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Etc.: Sportsmanship
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This week marks the third week of the high school football season, and the first or second week of the season of other fall sports teams, current weather notwithstanding.

Along that theme, the Baraboo School Board may become a trendsetter with a code of conduct for Baraboo High School fans, including parents. The code, which can be read at, tries to go further than ejecting fans from games for boorish behavior in the opinion of game or school officials.

Highlights include:

• “I will not coach my child or other players during games and/or practices. I understand that I am the parent or fan and will leave the coaching to those who have been entrusted with the position.”

• “I will refrain from undermining or spreading ill will by passing on gossip, rumors, and innuendos which would or could destroy team morale or cohesiveness.”

• “I, and my guests, will not engage in any kind of unsportsmanlike or disrespectful conduct toward an official, coach, player or parent such as booing, taunting or using profane or offensive language or gestures.”

• “I will support the 24-Hour Rule: with the exception of the safety of a student, parents are not to address athletic concerns with the coach for at least 24 hours after a contest. I will follow the established protocol for addressing concerns if an issue arises.”

• “I will not post on any social media site negative, demeaning or derogatory comments that may hurt, humiliate, threaten or intimidate any player, coach or spectator.”

• Things not to be discussed with coaches include “playing time, coaching style, game strategy (including substitutions), style of play, information regarding a child other than your own and team awards.”

Penalties for failing to follow the code start at verbal and written warnings, go to ejections, and end with suspension from BHS games for “a period between one contest to a permanent ban.”

The code seems unremarkable in that these are things fans, including parents of students, should and should not be doing. The enforceability of the code is another subject, particularly the parts about gossip and social media, either of which head into the realm of free speech. It would be more effective if it were a conference-wide code instead of an individual school’s code; a fan banned from BHS home games could always go to road games and get in unnoticed by those selling tickets.

Poor adult sportsmanship is the result of many causes. Some parents make the mistake of reliving their own high school athlete days, good or bad, through their children. (And perhaps today’s adults learned screaming at officials, etc., from their parents.) Others think if their child is the star — regardless of how the team does — their child can get an all-expenses-paid college scholarship. People have bad days or weeks at work, and take it out on a convenient target. It also ties into not caring about what high school athletics is supposed to be about, and focusing only on tonight’s, or this season’s results.

For any code of conduct to work requires fans and parents of athletes to look themselves in the mirror. Everyone who has attended many high school events can tell stories about loudmouth or obnoxious fans, but those are almost always the other team’s fans, rarely your own, and never yourself. One can legitimately ask how a code of fan conduct can possibly work in a society where discussion and disagreement has devolved to the point it has sunk to in this country.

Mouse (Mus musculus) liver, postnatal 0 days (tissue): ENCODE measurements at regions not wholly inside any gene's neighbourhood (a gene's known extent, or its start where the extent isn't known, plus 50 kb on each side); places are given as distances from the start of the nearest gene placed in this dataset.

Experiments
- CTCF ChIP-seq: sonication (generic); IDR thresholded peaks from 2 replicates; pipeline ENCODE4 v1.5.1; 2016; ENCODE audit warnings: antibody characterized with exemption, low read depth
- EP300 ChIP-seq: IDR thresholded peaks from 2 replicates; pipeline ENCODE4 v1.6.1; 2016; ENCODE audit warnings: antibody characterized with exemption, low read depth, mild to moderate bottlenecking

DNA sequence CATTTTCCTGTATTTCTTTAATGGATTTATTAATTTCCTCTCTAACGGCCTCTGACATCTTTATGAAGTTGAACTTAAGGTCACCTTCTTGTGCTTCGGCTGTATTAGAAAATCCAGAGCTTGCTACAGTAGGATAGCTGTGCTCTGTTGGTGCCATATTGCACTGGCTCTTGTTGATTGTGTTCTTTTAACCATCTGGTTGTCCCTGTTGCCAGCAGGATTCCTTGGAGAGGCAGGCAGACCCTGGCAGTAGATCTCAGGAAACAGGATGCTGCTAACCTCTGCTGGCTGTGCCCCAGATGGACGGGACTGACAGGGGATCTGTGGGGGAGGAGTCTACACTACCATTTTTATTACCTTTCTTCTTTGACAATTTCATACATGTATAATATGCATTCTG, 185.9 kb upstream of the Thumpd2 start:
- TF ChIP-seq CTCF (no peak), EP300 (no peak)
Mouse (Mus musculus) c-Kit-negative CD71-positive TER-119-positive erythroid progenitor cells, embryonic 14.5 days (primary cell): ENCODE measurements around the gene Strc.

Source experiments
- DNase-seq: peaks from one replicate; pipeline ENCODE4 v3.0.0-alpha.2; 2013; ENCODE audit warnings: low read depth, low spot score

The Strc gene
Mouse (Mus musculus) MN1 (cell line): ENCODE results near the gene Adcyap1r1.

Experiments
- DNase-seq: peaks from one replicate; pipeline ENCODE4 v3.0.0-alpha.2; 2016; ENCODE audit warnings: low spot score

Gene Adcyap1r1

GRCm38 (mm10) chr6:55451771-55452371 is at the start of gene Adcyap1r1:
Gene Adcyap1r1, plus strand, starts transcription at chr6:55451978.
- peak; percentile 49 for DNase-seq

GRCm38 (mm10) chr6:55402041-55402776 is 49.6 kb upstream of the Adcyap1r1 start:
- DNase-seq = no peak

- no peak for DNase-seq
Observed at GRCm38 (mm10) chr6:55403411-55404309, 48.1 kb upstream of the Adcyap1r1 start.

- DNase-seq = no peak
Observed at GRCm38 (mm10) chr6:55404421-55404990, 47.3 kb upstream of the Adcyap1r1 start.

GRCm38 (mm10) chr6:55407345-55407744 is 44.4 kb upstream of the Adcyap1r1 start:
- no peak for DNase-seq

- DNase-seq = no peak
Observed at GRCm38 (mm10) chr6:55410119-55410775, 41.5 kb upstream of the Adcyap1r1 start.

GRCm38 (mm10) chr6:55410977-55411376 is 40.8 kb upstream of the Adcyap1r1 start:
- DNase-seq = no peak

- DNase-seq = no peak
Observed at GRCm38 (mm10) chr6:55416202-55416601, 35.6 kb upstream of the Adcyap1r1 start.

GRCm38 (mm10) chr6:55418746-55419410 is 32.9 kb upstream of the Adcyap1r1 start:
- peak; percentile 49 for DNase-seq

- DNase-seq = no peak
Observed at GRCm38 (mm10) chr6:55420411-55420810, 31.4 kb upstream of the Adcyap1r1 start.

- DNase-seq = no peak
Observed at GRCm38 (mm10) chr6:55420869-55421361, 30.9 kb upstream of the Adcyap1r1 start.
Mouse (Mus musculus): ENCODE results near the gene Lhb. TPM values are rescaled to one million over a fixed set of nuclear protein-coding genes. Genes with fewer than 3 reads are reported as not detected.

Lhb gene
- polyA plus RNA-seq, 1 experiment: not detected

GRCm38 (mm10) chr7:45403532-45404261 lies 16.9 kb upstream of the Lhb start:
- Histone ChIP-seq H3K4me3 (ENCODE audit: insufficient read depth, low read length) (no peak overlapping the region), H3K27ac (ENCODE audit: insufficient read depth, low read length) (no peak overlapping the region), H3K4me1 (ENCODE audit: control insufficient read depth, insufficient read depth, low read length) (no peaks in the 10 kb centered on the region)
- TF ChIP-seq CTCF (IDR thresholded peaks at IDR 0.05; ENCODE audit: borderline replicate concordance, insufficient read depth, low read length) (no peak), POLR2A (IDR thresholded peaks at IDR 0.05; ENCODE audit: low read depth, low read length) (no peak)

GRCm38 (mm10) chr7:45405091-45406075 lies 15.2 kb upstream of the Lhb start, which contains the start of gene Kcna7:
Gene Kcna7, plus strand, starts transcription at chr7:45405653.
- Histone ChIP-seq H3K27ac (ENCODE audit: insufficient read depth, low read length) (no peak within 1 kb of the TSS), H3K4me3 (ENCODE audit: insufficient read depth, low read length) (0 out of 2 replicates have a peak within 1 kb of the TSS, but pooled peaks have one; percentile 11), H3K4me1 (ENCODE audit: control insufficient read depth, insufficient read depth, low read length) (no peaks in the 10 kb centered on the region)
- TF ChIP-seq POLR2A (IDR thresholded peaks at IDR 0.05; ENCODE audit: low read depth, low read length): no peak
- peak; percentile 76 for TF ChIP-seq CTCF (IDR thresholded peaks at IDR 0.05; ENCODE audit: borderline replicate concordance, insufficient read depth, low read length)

As with any code or regulation, interpretation and enforcement matter. Students at Cuba City High School have been known for years to chant, when a basketball win was imminent, “If you’re a [opponent] fan, go out and start your van,” or, shorter, “Start the bus! Start the bus!” Is that unsportsmanlike?

The extreme example is my alma mater, UW–Madison, which veered from cracking down on misbehavior at Camp Randall Stadium (including passing bleachers and fencing around and over the top of the stadium, not to mention body-passing) to letting questionable fan conduct go because students weren’t going to games. Camp Randall has always been a nest of bad fan conduct (even comments about Badger fans sitting in certain sections, and that’s all I can say about that in print), not merely due to alcohol, but due to, until the past 20 years or so, a bad product on the field.

It would be interesting if area school districts instituted Baraboo’s, or a similar, code of fan conduct, or at least discussed the subject, particularly when most people who follow athletics can probably recall examples of at least five of the six bullet points earlier in this column taking place, even when the coach has a truckload of wins and titles to his or her name.

My prediction, however, is that not many schools will adopt a sportsmanship code like Baraboo's, because to most fans sportsmanship is not a substitute for winning. (That's in addition to the need for it to be a regional code, such as an entire athletic conference, instead of just applying to a single high school.) There is a high school in Grant County whose principal decades ago actively pushed for his high school to receive its conference's sportsmanship award each year. This was during a period when that high school wasn't very good in team sports. If you polled most fans anywhere as to whether they'd prefer good sports or being good sports, I think they would choose the former.